The key to a successful wireless VoIP installation is selecting a VoIP gateway, wireless access points, and phones that are compatible with the school’s existing PBX system. Wireless VoIP can also help schools reduce their capital and operational costs by eliminating the need to install new wiring or upgrade an existing network.
Making Campus Communications More Accessible for Higher Ed
Like K-12 schools, most colleges and universities still have a traditional voice system. This system typically provides basic phone service to the administrative buildings and faculty offices. Unfortunately, traditional phone systems do little to facilitate the growing communications needs of a modern-day university. Since faculty spend a significant amount of time traveling around campus to classrooms, lecture halls and other locations, they need to be reachable wherever they go. While cell phones are one possible solution, they have proved problematic for most institutions because they are expensive and it is difficult to regulate faculty usage of them for nonwork-related calls.
Thus, the combination of VoIP and wireless technology is the ideal solution. Most higher education institutions can leverage their existing network to add voice services, which saves the expense of adding more voice lines. With wireless technology, faculty and staff can be reached anywhere on campus, maintaining their connectivity to the network throughout their “mobile” workday.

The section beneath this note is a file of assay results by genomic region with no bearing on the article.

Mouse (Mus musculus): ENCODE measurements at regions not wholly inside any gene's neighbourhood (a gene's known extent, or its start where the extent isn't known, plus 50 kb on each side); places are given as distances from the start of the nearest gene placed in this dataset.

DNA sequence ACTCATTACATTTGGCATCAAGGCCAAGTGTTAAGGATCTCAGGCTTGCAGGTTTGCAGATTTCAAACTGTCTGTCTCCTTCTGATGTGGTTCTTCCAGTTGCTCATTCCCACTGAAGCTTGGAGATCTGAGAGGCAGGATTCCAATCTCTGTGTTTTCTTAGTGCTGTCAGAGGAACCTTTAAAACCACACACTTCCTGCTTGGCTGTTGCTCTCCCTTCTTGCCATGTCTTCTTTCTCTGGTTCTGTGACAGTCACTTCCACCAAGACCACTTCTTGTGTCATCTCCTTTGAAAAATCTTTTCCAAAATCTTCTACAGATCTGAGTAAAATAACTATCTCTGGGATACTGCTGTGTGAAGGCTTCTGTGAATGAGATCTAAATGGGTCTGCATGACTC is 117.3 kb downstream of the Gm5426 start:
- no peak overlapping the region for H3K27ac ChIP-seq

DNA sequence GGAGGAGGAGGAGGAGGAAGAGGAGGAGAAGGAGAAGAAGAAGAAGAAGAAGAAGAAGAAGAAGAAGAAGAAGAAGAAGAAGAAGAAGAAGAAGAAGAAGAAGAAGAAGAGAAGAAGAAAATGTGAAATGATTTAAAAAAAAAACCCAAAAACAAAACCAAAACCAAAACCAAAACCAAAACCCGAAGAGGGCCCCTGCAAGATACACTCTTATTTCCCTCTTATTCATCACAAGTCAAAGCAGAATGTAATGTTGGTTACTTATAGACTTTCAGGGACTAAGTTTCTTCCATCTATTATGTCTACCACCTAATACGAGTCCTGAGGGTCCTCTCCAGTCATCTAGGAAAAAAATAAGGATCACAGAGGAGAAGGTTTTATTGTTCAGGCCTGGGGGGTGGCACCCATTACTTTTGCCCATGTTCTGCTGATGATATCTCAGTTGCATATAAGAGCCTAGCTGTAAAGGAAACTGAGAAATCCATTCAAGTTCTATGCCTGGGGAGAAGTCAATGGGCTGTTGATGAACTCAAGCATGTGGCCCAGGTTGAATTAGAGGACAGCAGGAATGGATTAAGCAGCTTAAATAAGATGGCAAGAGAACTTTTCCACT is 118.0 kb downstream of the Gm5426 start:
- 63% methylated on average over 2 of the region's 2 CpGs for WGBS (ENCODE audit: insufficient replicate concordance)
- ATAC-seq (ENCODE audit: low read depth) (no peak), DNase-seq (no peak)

For large campuses, the geographic distribution of buildings can also be a problem for deploying traditional voice lines. However, with wireless VoIP, a school can combine its existing wired links with wireless connectivity between buildings to add coverage. Finally, for schools that have students living on campus, VoIP is a cost-effective way to give students phone access while reducing the school’s expense for providing such services. Most important, by adding voice as another application to the IP network, colleges and universities can improve their return on investment.
Implementing the proper communications infrastructure is critical to the smooth operation of K-12 and higher education institutions. The use of wireless VoIP lets schools reduce their network costs significantly, while providing an ideal foundation for the institutions’ evolving needs. Although integrating voice into the school network can be challenging, the combination of VoIP and wireless technology removes many of the previous obstacles to deployment. It can also result in numerous benefits for faculty, staff and students.
Key Wireless Access Point Features for Supporting Wireless VoIP
1. Wi-Fi Certification - Ensures interoperability with other Wi-Fi certified products.
2. Tri-Mode Support - Access points that support multiple radios allow data communications over 802.11b/g while supporting voice over 802.11a.
3. Quality of Service - Allows toll-quality voice communications.
4. Load Balancing - Regulates the bandwidth needed to ensure clear call quality.
This article originally appeared in the 03/01/2005 issue of THE Journal.